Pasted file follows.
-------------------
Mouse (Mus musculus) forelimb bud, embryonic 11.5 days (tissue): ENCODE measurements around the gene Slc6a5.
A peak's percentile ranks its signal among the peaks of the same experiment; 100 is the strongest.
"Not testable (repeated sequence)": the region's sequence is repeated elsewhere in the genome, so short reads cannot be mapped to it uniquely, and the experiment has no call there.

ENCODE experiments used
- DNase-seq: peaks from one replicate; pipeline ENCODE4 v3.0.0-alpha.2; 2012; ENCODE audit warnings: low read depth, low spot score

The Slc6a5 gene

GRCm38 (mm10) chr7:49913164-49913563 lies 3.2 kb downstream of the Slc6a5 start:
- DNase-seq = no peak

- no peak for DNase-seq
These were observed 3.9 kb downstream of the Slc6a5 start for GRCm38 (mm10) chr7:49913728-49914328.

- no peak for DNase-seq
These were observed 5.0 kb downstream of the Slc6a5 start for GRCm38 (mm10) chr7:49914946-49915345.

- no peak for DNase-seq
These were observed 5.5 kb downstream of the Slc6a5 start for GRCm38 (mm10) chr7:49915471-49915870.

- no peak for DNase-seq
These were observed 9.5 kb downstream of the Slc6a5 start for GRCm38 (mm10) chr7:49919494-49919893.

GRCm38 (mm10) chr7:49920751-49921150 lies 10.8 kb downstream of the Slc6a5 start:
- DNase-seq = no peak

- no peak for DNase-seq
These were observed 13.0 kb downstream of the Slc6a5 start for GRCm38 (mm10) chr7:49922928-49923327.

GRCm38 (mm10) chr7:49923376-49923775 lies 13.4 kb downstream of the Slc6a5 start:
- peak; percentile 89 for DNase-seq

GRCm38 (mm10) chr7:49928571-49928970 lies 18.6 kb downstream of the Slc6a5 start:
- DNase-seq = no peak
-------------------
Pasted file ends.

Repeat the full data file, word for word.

Mouse (Mus musculus) forelimb bud, embryonic 11.5 days (tissue): ENCODE measurements around the gene Slc6a5.
A peak's percentile ranks its signal among the peaks of the same experiment; 100 is the strongest.
"Not testable (repeated sequence)": the region's sequence is repeated elsewhere in the genome, so short reads cannot be mapped to it uniquely, and the experiment has no call there.

ENCODE experiments used
- DNase-seq: peaks from one replicate; pipeline ENCODE4 v3.0.0-alpha.2; 2012; ENCODE audit warnings: low read depth, low spot score

The Slc6a5 gene

GRCm38 (mm10) chr7:49913164-49913563 lies 3.2 kb downstream of the Slc6a5 start:
- DNase-seq = no peak

- no peak for DNase-seq
These were observed 3.9 kb downstream of the Slc6a5 start for GRCm38 (mm10) chr7:49913728-49914328.

- no peak for DNase-seq
These were observed 5.0 kb downstream of the Slc6a5 start for GRCm38 (mm10) chr7:49914946-49915345.

- no peak for DNase-seq
These were observed 5.5 kb downstream of the Slc6a5 start for GRCm38 (mm10) chr7:49915471-49915870.

- no peak for DNase-seq
These were observed 9.5 kb downstream of the Slc6a5 start for GRCm38 (mm10) chr7:49919494-49919893.

GRCm38 (mm10) chr7:49920751-49921150 lies 10.8 kb downstream of the Slc6a5 start:
- DNase-seq = no peak

- no peak for DNase-seq
These were observed 13.0 kb downstream of the Slc6a5 start for GRCm38 (mm10) chr7:49922928-49923327.

GRCm38 (mm10) chr7:49923376-49923775 lies 13.4 kb downstream of the Slc6a5 start:
- peak; percentile 89 for DNase-seq

GRCm38 (mm10) chr7:49928571-49928970 lies 18.6 kb downstream of the Slc6a5 start:
- DNase-seq = no peak